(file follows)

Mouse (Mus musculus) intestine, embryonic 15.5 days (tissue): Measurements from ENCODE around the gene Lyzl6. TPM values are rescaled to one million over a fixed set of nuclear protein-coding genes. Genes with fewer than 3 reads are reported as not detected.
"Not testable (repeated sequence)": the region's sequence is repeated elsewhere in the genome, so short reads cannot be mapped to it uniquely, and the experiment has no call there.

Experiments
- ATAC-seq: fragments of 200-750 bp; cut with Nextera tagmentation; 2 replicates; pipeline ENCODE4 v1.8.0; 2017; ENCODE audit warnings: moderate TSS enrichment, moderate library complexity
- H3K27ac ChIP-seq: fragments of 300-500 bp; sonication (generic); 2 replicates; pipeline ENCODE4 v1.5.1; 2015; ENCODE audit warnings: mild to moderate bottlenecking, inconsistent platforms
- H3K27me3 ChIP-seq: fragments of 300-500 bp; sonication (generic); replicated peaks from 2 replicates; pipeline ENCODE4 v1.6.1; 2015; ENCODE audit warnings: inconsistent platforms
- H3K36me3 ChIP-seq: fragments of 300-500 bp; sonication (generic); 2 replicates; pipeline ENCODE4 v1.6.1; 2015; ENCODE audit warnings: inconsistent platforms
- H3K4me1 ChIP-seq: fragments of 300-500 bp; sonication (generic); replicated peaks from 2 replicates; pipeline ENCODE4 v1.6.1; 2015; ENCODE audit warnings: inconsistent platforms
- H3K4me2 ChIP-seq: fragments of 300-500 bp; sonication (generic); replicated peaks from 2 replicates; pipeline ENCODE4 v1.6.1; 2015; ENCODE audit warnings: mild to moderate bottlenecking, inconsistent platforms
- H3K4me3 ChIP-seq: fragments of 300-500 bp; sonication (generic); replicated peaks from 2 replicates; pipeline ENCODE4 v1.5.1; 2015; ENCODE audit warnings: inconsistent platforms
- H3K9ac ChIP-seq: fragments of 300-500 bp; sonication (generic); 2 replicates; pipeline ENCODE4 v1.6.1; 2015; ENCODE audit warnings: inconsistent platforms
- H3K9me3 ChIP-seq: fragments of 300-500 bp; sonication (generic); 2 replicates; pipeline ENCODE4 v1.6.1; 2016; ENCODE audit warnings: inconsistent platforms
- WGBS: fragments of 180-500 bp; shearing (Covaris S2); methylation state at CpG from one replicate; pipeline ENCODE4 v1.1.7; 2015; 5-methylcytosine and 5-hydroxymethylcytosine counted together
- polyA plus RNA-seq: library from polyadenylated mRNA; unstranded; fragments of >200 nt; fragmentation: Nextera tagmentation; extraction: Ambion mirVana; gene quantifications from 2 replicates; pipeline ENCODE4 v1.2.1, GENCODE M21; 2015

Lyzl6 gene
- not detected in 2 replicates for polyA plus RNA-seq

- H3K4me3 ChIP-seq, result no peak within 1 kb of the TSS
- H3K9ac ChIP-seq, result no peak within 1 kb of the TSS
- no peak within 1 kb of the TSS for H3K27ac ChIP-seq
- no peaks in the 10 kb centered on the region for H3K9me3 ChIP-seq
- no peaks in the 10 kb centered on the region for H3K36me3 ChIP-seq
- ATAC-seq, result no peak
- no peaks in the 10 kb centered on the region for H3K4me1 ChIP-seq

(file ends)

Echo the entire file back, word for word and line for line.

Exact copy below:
Mouse (Mus musculus) intestine, embryonic 15.5 days (tissue): Measurements from ENCODE around the gene Lyzl6. TPM values are rescaled to one million over a fixed set of nuclear protein-coding genes. Genes with fewer than 3 reads are reported as not detected.
"Not testable (repeated sequence)": the region's sequence is repeated elsewhere in the genome, so short reads cannot be mapped to it uniquely, and the experiment has no call there.

Experiments
- ATAC-seq: fragments of 200-750 bp; cut with Nextera tagmentation; 2 replicates; pipeline ENCODE4 v1.8.0; 2017; ENCODE audit warnings: moderate TSS enrichment, moderate library complexity
- H3K27ac ChIP-seq: fragments of 300-500 bp; sonication (generic); 2 replicates; pipeline ENCODE4 v1.5.1; 2015; ENCODE audit warnings: mild to moderate bottlenecking, inconsistent platforms
- H3K27me3 ChIP-seq: fragments of 300-500 bp; sonication (generic); replicated peaks from 2 replicates; pipeline ENCODE4 v1.6.1; 2015; ENCODE audit warnings: inconsistent platforms
- H3K36me3 ChIP-seq: fragments of 300-500 bp; sonication (generic); 2 replicates; pipeline ENCODE4 v1.6.1; 2015; ENCODE audit warnings: inconsistent platforms
- H3K4me1 ChIP-seq: fragments of 300-500 bp; sonication (generic); replicated peaks from 2 replicates; pipeline ENCODE4 v1.6.1; 2015; ENCODE audit warnings: inconsistent platforms
- H3K4me2 ChIP-seq: fragments of 300-500 bp; sonication (generic); replicated peaks from 2 replicates; pipeline ENCODE4 v1.6.1; 2015; ENCODE audit warnings: mild to moderate bottlenecking, inconsistent platforms
- H3K4me3 ChIP-seq: fragments of 300-500 bp; sonication (generic); replicated peaks from 2 replicates; pipeline ENCODE4 v1.5.1; 2015; ENCODE audit warnings: inconsistent platforms
- H3K9ac ChIP-seq: fragments of 300-500 bp; sonication (generic); 2 replicates; pipeline ENCODE4 v1.6.1; 2015; ENCODE audit warnings: inconsistent platforms
- H3K9me3 ChIP-seq: fragments of 300-500 bp; sonication (generic); 2 replicates; pipeline ENCODE4 v1.6.1; 2016; ENCODE audit warnings: inconsistent platforms
- WGBS: fragments of 180-500 bp; shearing (Covaris S2); methylation state at CpG from one replicate; pipeline ENCODE4 v1.1.7; 2015; 5-methylcytosine and 5-hydroxymethylcytosine counted together
- polyA plus RNA-seq: library from polyadenylated mRNA; unstranded; fragments of >200 nt; fragmentation: Nextera tagmentation; extraction: Ambion mirVana; gene quantifications from 2 replicates; pipeline ENCODE4 v1.2.1, GENCODE M21; 2015

Lyzl6 gene
- not detected in 2 replicates for polyA plus RNA-seq

- H3K4me3 ChIP-seq, result no peak within 1 kb of the TSS
- H3K9ac ChIP-seq, result no peak within 1 kb of the TSS
- no peak within 1 kb of the TSS for H3K27ac ChIP-seq
- no peaks in the 10 kb centered on the region for H3K9me3 ChIP-seq
- no peaks in the 10 kb centered on the region for H3K36me3 ChIP-seq
- ATAC-seq, result no peak
- no peaks in the 10 kb centered on the region for H3K4me1 ChIP-seq